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Museum für Gestaltung Zürich

The Museum für Gestaltung Zürich is the leading Swiss museum for design and visual communication. Since its foundation in 1875, the museum has included what has taken effect as design. Its internationally acclaimed collection comprises over half a million objects from the history of design. The museum reaches a broad national and international audience, at its two sites in Zurich and through its touring exhibitions. As part of Zurich University of the Arts (ZHdK), the Museum für Gestaltung Zürich is actively involved in research and teaching and produces its own publications on a regular basis.

This museum greets you in the following languages: D/F/E
Opening 1875

Museum für Gestaltung Zürich, Toni-Areal, photo: Betty Fleck
Museum für Gestaltung Zürich, Toni-Areal, photo: Betty Fleck
Museum für Gestaltung Zürich, Toni-Areal, photo: Betty Fleck
Museum für Gestaltung Zürich, Toni-Areal, photo: Betty Fleck
Museum für Gestaltung Zürich, Toni-Areal
Museum für Gestaltung Zürich, Toni-Areal

Current exhibitions

Bally – Swiss Shoes Since 1851

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Whether on the first ascent of Mount Everest or on the streets of Paris and London, Bally, founded in Switzerland, achieved worldwide fame with top-class shoes. The company is considered to have pioneered combining craftsmanship, industrial innovation and fashion design. Since its beginnings almost 170 years ago, the company has successfully pursued a pronounced international strategy.

The exhibition is documented in the following languages: D/F/E
Guided tours are offered in the following languages: D
Bally – Swiss Shoes Since 1851

The Curatorial Project

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By growing their ideas into finished concepts, MA Art Education students specializing in Curatorial Studies, i.e. prospective exhibition makers, developed their own exhibitions: “The Letten District Goes Swimming”, “Questioning the City: Strolling through Text and Image”, “The Narrative Chair”, “Unlabel: Fashion beyond Categories”, or “What Is Food Design?”. A jury selected the most exciting exhibition concept for implementation.

The exhibition is documented in the following languages: D/F/E
The Curatorial Project

Next exhibition(s)

Design Laboratory: Materials and Technology

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More

Ceramics dripping from a 3D printer? Clothing that helps one get up? Bacteria instead of leather for a shoe? What sounds like science fiction is already within reach. Not only in the laboratory, but also in design, material issues are more relevant today than ever due to digitization and the quest for greater sustainability. To this end, designers are increasingly working in teams with scientists from the fields of biotechnology and materials technology.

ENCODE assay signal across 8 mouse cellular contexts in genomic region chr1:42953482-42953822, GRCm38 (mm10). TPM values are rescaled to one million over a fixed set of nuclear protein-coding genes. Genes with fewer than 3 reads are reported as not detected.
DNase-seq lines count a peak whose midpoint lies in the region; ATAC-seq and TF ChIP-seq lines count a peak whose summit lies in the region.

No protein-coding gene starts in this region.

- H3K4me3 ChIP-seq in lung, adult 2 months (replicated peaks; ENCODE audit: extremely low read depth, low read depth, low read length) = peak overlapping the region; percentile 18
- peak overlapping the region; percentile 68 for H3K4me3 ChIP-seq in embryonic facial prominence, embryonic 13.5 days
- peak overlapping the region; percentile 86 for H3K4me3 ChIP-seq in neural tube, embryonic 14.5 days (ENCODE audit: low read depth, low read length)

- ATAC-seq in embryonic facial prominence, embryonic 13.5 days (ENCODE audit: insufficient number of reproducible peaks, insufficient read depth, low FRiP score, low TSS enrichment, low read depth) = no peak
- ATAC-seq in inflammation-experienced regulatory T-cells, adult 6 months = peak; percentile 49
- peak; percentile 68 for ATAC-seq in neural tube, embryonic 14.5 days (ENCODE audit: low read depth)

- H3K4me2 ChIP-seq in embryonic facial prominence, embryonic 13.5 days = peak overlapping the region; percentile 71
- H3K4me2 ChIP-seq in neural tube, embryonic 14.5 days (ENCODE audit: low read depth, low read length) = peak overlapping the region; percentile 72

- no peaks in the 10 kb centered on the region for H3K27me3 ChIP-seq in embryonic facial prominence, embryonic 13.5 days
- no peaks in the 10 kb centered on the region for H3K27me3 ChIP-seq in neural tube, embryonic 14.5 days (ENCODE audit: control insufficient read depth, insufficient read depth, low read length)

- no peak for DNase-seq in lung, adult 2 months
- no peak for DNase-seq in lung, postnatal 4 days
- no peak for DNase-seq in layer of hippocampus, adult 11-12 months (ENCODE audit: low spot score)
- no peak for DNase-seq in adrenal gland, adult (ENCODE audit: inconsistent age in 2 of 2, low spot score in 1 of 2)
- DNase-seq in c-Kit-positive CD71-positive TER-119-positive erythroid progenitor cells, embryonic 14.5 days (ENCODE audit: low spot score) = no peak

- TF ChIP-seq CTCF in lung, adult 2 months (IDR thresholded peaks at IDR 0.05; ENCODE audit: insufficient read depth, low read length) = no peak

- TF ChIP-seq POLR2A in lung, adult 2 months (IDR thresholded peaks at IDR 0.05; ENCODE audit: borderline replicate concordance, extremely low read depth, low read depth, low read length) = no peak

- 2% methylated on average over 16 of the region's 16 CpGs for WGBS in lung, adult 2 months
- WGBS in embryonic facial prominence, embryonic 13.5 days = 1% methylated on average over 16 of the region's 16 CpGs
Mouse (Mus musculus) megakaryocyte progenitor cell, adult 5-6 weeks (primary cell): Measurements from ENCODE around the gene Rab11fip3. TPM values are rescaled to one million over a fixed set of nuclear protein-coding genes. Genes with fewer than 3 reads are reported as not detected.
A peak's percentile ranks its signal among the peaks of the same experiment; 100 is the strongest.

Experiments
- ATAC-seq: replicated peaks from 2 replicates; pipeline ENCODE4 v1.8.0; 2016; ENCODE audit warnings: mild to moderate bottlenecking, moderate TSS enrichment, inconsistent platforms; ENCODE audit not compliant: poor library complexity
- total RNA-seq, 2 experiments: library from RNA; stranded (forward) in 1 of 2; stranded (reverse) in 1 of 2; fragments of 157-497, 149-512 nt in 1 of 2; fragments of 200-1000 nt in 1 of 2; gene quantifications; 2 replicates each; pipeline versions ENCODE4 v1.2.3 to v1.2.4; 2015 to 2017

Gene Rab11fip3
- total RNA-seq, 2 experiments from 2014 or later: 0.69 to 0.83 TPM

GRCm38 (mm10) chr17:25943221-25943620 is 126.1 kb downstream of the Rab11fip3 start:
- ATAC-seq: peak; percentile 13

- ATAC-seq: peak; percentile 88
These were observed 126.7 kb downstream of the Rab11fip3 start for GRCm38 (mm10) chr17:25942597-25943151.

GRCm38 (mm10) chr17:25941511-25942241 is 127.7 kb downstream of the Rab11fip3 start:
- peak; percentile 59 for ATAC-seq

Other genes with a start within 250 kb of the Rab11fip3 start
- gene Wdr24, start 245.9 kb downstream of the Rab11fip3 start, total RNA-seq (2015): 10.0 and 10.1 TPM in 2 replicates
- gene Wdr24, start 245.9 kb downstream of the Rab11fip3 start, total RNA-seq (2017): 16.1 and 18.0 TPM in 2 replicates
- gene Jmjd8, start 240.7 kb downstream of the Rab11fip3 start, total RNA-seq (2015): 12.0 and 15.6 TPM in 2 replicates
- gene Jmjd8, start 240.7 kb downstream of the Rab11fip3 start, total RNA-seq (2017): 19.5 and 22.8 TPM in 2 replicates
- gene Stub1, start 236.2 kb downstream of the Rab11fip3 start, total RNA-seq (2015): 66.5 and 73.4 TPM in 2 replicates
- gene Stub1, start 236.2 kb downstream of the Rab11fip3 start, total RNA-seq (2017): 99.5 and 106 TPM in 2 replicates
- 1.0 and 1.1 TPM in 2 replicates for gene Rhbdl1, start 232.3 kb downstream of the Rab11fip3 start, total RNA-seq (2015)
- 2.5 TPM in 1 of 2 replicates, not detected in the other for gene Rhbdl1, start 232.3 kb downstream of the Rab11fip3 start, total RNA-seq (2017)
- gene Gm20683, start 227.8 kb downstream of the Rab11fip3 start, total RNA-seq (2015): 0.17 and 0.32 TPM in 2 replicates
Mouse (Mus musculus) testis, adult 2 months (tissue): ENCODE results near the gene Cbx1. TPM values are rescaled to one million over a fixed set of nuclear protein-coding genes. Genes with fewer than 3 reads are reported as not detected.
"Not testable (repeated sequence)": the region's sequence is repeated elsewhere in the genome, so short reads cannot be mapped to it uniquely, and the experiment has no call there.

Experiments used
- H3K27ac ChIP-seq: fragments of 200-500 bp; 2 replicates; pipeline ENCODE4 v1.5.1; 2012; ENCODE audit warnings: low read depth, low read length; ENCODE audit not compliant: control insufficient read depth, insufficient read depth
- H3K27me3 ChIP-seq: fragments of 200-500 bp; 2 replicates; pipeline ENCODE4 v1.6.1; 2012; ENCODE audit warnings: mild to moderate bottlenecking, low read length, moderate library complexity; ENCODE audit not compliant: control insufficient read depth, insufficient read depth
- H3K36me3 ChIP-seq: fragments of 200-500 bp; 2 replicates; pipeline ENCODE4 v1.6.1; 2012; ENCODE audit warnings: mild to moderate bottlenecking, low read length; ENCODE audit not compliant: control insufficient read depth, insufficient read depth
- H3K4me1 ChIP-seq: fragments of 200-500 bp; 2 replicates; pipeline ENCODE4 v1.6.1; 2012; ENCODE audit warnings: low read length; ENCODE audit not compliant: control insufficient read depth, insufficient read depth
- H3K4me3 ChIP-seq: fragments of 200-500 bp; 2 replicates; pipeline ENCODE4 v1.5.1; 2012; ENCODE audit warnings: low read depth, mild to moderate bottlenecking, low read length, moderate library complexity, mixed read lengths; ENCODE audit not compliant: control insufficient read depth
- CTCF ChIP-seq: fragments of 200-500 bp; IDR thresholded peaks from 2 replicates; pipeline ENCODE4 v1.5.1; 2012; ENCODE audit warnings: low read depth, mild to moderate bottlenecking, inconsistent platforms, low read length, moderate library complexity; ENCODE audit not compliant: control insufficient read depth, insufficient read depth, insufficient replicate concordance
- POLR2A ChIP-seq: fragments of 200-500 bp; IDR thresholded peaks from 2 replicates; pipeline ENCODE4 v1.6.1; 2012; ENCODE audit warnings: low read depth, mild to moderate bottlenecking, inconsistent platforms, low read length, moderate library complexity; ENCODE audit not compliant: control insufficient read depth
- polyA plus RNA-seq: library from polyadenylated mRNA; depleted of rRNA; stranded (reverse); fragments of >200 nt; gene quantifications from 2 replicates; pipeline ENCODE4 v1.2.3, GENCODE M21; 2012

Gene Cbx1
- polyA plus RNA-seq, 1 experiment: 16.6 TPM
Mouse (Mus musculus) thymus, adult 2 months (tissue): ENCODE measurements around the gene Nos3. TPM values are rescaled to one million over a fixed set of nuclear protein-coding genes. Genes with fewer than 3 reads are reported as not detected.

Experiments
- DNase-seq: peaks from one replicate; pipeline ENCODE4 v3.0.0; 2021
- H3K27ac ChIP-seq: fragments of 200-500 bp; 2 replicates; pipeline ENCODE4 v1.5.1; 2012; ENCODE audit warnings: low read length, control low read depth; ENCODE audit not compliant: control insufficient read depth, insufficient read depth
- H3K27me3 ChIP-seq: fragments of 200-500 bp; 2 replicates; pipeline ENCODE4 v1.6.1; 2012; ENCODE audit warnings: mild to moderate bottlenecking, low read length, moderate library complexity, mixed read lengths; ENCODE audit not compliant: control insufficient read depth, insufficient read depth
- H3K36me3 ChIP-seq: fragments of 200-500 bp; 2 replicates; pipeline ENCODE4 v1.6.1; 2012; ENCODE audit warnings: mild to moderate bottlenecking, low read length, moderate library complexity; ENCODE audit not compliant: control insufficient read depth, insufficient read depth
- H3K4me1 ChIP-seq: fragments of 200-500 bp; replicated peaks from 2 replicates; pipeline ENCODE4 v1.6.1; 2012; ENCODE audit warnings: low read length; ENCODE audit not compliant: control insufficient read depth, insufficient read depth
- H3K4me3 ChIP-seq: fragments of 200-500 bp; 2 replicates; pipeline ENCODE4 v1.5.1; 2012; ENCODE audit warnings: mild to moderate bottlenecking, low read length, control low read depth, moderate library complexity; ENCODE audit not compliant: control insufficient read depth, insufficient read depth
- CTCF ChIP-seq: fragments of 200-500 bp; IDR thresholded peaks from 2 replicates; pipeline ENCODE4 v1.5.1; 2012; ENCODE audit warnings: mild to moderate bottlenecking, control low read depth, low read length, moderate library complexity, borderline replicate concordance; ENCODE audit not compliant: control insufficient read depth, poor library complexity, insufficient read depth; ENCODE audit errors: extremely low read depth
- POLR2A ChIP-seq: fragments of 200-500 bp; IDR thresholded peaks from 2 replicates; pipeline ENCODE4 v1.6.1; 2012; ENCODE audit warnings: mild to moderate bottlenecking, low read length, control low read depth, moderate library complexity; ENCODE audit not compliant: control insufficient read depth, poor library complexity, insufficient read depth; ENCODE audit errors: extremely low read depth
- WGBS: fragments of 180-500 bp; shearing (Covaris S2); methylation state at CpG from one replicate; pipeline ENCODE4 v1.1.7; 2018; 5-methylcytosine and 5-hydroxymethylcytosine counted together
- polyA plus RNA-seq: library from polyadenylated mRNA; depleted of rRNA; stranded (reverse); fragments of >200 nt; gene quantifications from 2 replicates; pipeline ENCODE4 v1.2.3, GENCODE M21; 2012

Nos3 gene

The exhibition is documented in the following languages: D/F/E
Guided tours are offered in the following languages: D
Design Laboratory: Materials and Technology

Knowledge in Images – Information Design today

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More

Never has so much information been exchanged as today. Whether for visualizing big data, publishing journalistic findings, spatial orientation, or as material promoting effective learning and teaching—information design explains the most diverse contents within the shortest time through combining much visual material with few words. For images have the power to simplify and illustrate complex facts.

The exhibition is documented in the following languages: D/F/E
Guided tours are offered in the following languages: D
Knowledge in Images – Information Design today

Photographics: Klein, Ifert, Zamecznik

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More

Light drawing, photograms, photomontages: the search for a contemporary visual idiom for the postwar period inspired artists and designers to experiment with photography. From 1950, William Klein created photograms, decisively influenced by the Bauhaus legacy and by contemporary gestural abstraction and kinetics. Gérard Ifert made his first movement studies, and Wojciech Zamecznik experimented with light painting shortly afterwards.

The exhibition is documented in the following languages: D/F/E
Guided tours are offered in the following languages: D
Photographics: Klein, Ifert, Zamecznik
  • Art
    Art

Location of the museum

Toni-Areal, Pfingstweidstrasse 96
8005 Zürich

Location/directions

Toni-Areal Public transport: Tram 4, "Toni-Areal" Private vehicles: Limited fee-based parking including spaces for persons with disabilities is available. Access to the multi-storey car park at the Toni-Areal is via Förrlibuckstrasse. Also located close-by is the multi-storey car park P-West. Bicycle parking is available around the building.

Open

Exhibitions: Tuesday–Sunday 10am–5pm, Wednesday 10am–8pm
Tours of the collection archive: Tuesday–Sunday at noon

Contact

Museum für Gestaltung Zürich
Toni-Areal
Postfach
8031 Zürich
043 446 67 67 Telephone
welcome@museum-gestaltung.ch
http://www.museum-gestaltung.ch
  • Member of the Swiss Museums Association.
    Member of the Swiss Museums Association.
  • Museum pass: holders of the Swiss museum pass have free admission.
    Museum pass: holders of the Swiss museum pass have free admission.
  • Parking
    Parking
  • Cafeteria
    Cafeteria
  • Restaurant
    Restaurant
  • Shop
    Shop
  • Very children and family-friendly
    Very children and family-friendly
  • Completely wheelchair accessible
    Completely wheelchair accessible
  • Very good accessibility with public transport
    Very good accessibility with public transport